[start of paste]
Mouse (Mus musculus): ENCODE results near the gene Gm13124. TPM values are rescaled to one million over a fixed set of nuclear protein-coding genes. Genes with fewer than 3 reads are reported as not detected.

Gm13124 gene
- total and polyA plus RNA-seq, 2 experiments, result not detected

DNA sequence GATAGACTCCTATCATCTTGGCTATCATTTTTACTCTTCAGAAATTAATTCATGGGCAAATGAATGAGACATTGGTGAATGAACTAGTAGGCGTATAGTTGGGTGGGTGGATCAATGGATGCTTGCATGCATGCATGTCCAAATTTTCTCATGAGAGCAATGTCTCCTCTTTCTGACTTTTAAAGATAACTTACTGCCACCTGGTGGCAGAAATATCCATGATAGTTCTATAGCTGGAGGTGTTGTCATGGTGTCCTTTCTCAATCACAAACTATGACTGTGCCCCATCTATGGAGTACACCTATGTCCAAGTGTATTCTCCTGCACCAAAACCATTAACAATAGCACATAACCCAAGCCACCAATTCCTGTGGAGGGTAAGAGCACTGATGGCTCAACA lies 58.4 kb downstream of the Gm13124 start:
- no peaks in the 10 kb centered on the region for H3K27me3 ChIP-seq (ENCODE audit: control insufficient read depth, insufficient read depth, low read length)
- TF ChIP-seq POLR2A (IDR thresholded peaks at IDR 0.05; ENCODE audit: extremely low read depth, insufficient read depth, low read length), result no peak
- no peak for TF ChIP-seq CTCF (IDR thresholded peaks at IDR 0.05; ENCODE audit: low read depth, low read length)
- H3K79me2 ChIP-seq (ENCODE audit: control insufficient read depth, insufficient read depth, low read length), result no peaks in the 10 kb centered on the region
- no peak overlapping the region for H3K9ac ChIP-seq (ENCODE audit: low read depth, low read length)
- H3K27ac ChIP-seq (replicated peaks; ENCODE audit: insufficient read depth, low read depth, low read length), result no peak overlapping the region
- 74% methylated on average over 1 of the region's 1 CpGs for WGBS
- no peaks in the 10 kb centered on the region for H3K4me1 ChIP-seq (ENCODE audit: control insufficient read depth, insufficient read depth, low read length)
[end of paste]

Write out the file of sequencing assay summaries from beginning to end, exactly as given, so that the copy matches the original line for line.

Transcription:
Mouse (Mus musculus): ENCODE results near the gene Gm13124. TPM values are rescaled to one million over a fixed set of nuclear protein-coding genes. Genes with fewer than 3 reads are reported as not detected.

Gm13124 gene
- total and polyA plus RNA-seq, 2 experiments, result not detected

DNA sequence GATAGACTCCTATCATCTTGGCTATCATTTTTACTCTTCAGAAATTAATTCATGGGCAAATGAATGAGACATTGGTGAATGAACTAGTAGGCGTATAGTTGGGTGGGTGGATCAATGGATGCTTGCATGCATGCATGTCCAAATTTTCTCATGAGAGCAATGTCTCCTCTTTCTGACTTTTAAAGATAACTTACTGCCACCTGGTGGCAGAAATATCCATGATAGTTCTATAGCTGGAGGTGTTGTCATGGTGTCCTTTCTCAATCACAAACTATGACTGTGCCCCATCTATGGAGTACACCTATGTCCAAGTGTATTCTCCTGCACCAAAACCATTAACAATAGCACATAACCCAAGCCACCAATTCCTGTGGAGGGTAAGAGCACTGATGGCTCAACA lies 58.4 kb downstream of the Gm13124 start:
- no peaks in the 10 kb centered on the region for H3K27me3 ChIP-seq (ENCODE audit: control insufficient read depth, insufficient read depth, low read length)
- TF ChIP-seq POLR2A (IDR thresholded peaks at IDR 0.05; ENCODE audit: extremely low read depth, insufficient read depth, low read length), result no peak
- no peak for TF ChIP-seq CTCF (IDR thresholded peaks at IDR 0.05; ENCODE audit: low read depth, low read length)
- H3K79me2 ChIP-seq (ENCODE audit: control insufficient read depth, insufficient read depth, low read length), result no peaks in the 10 kb centered on the region
- no peak overlapping the region for H3K9ac ChIP-seq (ENCODE audit: low read depth, low read length)
- H3K27ac ChIP-seq (replicated peaks; ENCODE audit: insufficient read depth, low read depth, low read length), result no peak overlapping the region
- 74% methylated on average over 1 of the region's 1 CpGs for WGBS
- no peaks in the 10 kb centered on the region for H3K4me1 ChIP-seq (ENCODE audit: control insufficient read depth, insufficient read depth, low read length)